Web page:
By Charles A. Miller, CBA
Sales price valuation multiples for small- to middle-market privately held companies have historically been fairly steady over time in many industries. However, the public capital markets experienced significant declines in 2008 and 2009 at the forefront of the recent recession; and the recession negatively impacted sales price multiples for privately held companies as well. The decline is illustrated in the following graphs reproduced from “Historic Trends in Private Company Multiples” (BVR, Business Valuation Resources, LLC, May 2010). These charts illustrate that sales price multiples declined roughly 20% or more by 2009 from the central tendencies shown 2001 to 2007.
The first chart was created using data from Pratt’s Stats® and the second was created using data from BIZCOMPS®. Both databases (available at BVMarketData.com) contain details of sold private businesses, including selling price, industry, financial information, valuation multiples and more. The Pratt’s Stats® database has financial details available for more than 16,470 private companies including both larger M&A transactions and main street businesses while the BIZCOMPS® database typically contains transactional information on smaller “Main Street” businesses (service station, restaurant, convenience store, print shop, travel agent, florist, coin laundry, beauty salon, auto repair shop, video rental, day care center, etc.).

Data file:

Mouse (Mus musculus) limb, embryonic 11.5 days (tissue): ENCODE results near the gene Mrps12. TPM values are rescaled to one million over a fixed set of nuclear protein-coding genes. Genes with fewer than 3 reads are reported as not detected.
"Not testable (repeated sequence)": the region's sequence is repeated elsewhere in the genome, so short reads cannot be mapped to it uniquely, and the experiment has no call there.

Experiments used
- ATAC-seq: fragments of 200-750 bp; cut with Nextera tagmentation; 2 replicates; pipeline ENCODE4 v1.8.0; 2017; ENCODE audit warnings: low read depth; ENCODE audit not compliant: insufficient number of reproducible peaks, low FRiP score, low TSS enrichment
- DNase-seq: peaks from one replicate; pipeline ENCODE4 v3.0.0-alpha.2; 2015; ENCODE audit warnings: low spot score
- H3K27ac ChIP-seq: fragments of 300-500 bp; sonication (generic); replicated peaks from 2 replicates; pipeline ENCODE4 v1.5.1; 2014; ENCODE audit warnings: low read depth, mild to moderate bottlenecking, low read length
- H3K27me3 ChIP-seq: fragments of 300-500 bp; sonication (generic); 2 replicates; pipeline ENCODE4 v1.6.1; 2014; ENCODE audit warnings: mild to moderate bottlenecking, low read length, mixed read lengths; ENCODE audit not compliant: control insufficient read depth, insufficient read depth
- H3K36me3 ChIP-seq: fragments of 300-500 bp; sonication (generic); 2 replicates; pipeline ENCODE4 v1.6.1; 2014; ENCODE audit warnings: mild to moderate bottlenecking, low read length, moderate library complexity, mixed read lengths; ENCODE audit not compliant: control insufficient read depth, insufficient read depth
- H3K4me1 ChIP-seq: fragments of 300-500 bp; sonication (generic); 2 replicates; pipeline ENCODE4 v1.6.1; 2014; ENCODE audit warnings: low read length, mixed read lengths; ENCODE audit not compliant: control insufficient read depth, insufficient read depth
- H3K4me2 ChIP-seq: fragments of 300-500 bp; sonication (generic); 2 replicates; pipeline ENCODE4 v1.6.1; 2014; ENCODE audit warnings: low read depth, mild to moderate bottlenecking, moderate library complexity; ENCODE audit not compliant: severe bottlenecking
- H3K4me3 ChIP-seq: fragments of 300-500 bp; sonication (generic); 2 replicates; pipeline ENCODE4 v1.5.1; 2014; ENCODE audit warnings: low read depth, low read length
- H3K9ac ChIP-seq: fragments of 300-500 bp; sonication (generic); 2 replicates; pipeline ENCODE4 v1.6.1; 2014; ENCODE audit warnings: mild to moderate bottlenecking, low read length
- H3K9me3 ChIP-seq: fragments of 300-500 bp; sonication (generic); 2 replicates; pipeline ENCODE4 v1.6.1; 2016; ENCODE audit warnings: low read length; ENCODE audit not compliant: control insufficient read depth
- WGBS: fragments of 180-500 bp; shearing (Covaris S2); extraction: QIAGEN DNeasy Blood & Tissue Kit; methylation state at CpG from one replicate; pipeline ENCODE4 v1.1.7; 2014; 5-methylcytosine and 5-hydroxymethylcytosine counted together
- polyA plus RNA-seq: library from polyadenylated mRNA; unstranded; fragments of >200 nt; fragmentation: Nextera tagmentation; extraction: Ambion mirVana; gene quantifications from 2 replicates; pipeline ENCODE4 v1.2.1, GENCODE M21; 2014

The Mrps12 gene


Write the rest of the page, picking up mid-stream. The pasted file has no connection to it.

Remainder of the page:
Note: in the above chart, MVIC is an abbreviation for Market Value of Invested Capital. MVIC includes both the market value of equity and the interest bearing debt.
Note: in the above chart, SDE is an abbreviation for Seller’s Discretionary Earnings. Seller’s discretionary earnings is defined as the company’s net profit before taxes and any compensation to the owner (normally one working owner) plus amortization, depreciation, interest, other non-cash expense and non-business related expenses.
Recently, there have been positive signs that the mergers and acquisition market is improving, which may eventually translate into improved multiples. According to a recent article in the StarTribune (Neal St. Anthony et al, “Flurry of Deals Signals Recovery.” StarTribune, January 31, 2011), Minnesota investment firms closed 298 mergers and acquisitions in 2010 compared to 152 the previous year. Much of the improvement was attributed to an increase in activity in December 2010. Nationally, there were 9,833 deals in 2010 compared to 7,350 in 2009, and 8,734 in 2008.
It remains to be seen if, or how much, transaction multiples will improve in 2011 with the recent stabilization of the economy. However, business valuations performed with effective dates in late 2008 to 2010 should address the existing recessionary economic environment, especially when transactions from previous years are used for comparison purposes.